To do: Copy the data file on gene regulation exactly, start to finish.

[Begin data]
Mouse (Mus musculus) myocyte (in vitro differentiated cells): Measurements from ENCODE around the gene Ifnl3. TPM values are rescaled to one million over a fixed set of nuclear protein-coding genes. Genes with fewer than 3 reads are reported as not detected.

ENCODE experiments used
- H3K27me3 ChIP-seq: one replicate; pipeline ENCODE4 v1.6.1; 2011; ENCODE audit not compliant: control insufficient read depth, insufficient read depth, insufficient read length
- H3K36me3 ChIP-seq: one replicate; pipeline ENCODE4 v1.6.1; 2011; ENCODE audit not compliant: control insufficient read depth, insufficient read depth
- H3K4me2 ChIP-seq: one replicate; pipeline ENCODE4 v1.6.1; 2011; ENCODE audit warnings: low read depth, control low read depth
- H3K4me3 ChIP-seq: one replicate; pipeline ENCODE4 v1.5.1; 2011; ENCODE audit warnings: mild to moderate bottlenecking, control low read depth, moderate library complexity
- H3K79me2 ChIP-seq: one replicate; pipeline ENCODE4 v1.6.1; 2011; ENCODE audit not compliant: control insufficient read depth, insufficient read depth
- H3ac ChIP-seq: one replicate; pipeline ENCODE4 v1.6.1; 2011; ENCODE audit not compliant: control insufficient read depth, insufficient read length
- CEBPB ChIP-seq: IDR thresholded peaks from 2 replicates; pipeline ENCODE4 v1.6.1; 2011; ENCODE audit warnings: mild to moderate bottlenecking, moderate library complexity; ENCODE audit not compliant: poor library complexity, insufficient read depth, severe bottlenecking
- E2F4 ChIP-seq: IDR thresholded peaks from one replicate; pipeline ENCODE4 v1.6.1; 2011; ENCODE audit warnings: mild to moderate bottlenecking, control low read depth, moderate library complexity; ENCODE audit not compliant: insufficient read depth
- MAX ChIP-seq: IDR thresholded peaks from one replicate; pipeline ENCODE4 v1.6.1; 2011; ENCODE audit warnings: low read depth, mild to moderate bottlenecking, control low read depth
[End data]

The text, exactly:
Mouse (Mus musculus) myocyte (in vitro differentiated cells): Measurements from ENCODE around the gene Ifnl3. TPM values are rescaled to one million over a fixed set of nuclear protein-coding genes. Genes with fewer than 3 reads are reported as not detected.

ENCODE experiments used
- H3K27me3 ChIP-seq: one replicate; pipeline ENCODE4 v1.6.1; 2011; ENCODE audit not compliant: control insufficient read depth, insufficient read depth, insufficient read length
- H3K36me3 ChIP-seq: one replicate; pipeline ENCODE4 v1.6.1; 2011; ENCODE audit not compliant: control insufficient read depth, insufficient read depth
- H3K4me2 ChIP-seq: one replicate; pipeline ENCODE4 v1.6.1; 2011; ENCODE audit warnings: low read depth, control low read depth
- H3K4me3 ChIP-seq: one replicate; pipeline ENCODE4 v1.5.1; 2011; ENCODE audit warnings: mild to moderate bottlenecking, control low read depth, moderate library complexity
- H3K79me2 ChIP-seq: one replicate; pipeline ENCODE4 v1.6.1; 2011; ENCODE audit not compliant: control insufficient read depth, insufficient read depth
- H3ac ChIP-seq: one replicate; pipeline ENCODE4 v1.6.1; 2011; ENCODE audit not compliant: control insufficient read depth, insufficient read length
- CEBPB ChIP-seq: IDR thresholded peaks from 2 replicates; pipeline ENCODE4 v1.6.1; 2011; ENCODE audit warnings: mild to moderate bottlenecking, moderate library complexity; ENCODE audit not compliant: poor library complexity, insufficient read depth, severe bottlenecking
- E2F4 ChIP-seq: IDR thresholded peaks from one replicate; pipeline ENCODE4 v1.6.1; 2011; ENCODE audit warnings: mild to moderate bottlenecking, control low read depth, moderate library complexity; ENCODE audit not compliant: insufficient read depth
- MAX ChIP-seq: IDR thresholded peaks from one replicate; pipeline ENCODE4 v1.6.1; 2011; ENCODE audit warnings: low read depth, mild to moderate bottlenecking, control low read depth